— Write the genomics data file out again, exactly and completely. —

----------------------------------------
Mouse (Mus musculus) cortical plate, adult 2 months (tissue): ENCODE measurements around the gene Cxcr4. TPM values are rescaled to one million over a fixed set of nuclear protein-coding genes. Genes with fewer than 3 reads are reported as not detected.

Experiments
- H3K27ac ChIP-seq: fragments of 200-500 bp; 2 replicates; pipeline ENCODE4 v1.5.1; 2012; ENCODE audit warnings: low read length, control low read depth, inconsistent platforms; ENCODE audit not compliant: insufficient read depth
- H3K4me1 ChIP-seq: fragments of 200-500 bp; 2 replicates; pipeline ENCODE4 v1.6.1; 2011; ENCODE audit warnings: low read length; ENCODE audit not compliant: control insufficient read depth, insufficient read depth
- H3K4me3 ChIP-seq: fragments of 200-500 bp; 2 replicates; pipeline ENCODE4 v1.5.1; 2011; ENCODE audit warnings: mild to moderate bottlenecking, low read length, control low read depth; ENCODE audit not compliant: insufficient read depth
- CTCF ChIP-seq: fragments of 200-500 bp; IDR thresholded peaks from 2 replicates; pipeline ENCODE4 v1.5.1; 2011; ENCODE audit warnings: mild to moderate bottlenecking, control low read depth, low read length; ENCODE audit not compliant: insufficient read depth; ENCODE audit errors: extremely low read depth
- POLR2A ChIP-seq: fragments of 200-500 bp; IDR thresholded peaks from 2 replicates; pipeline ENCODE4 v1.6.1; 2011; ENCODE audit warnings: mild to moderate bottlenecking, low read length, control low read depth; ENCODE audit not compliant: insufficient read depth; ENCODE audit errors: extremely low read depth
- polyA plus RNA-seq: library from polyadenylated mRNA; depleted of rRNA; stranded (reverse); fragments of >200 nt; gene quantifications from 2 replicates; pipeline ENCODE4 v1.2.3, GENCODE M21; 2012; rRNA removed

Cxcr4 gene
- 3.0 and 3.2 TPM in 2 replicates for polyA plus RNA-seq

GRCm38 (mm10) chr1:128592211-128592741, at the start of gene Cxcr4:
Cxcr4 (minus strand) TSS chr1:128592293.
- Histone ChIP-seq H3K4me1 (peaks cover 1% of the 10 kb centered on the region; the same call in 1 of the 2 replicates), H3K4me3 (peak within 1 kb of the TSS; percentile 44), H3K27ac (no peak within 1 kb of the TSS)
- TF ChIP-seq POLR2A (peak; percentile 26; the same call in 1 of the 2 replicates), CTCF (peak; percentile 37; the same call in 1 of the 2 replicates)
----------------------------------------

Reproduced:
Mouse (Mus musculus) cortical plate, adult 2 months (tissue): ENCODE measurements around the gene Cxcr4. TPM values are rescaled to one million over a fixed set of nuclear protein-coding genes. Genes with fewer than 3 reads are reported as not detected.

Experiments
- H3K27ac ChIP-seq: fragments of 200-500 bp; 2 replicates; pipeline ENCODE4 v1.5.1; 2012; ENCODE audit warnings: low read length, control low read depth, inconsistent platforms; ENCODE audit not compliant: insufficient read depth
- H3K4me1 ChIP-seq: fragments of 200-500 bp; 2 replicates; pipeline ENCODE4 v1.6.1; 2011; ENCODE audit warnings: low read length; ENCODE audit not compliant: control insufficient read depth, insufficient read depth
- H3K4me3 ChIP-seq: fragments of 200-500 bp; 2 replicates; pipeline ENCODE4 v1.5.1; 2011; ENCODE audit warnings: mild to moderate bottlenecking, low read length, control low read depth; ENCODE audit not compliant: insufficient read depth
- CTCF ChIP-seq: fragments of 200-500 bp; IDR thresholded peaks from 2 replicates; pipeline ENCODE4 v1.5.1; 2011; ENCODE audit warnings: mild to moderate bottlenecking, control low read depth, low read length; ENCODE audit not compliant: insufficient read depth; ENCODE audit errors: extremely low read depth
- POLR2A ChIP-seq: fragments of 200-500 bp; IDR thresholded peaks from 2 replicates; pipeline ENCODE4 v1.6.1; 2011; ENCODE audit warnings: mild to moderate bottlenecking, low read length, control low read depth; ENCODE audit not compliant: insufficient read depth; ENCODE audit errors: extremely low read depth
- polyA plus RNA-seq: library from polyadenylated mRNA; depleted of rRNA; stranded (reverse); fragments of >200 nt; gene quantifications from 2 replicates; pipeline ENCODE4 v1.2.3, GENCODE M21; 2012; rRNA removed

Cxcr4 gene
- 3.0 and 3.2 TPM in 2 replicates for polyA plus RNA-seq

GRCm38 (mm10) chr1:128592211-128592741, at the start of gene Cxcr4:
Cxcr4 (minus strand) TSS chr1:128592293.
- Histone ChIP-seq H3K4me1 (peaks cover 1% of the 10 kb centered on the region; the same call in 1 of the 2 replicates), H3K4me3 (peak within 1 kb of the TSS; percentile 44), H3K27ac (no peak within 1 kb of the TSS)
- TF ChIP-seq POLR2A (peak; percentile 26; the same call in 1 of the 2 replicates), CTCF (peak; percentile 37; the same call in 1 of the 2 replicates)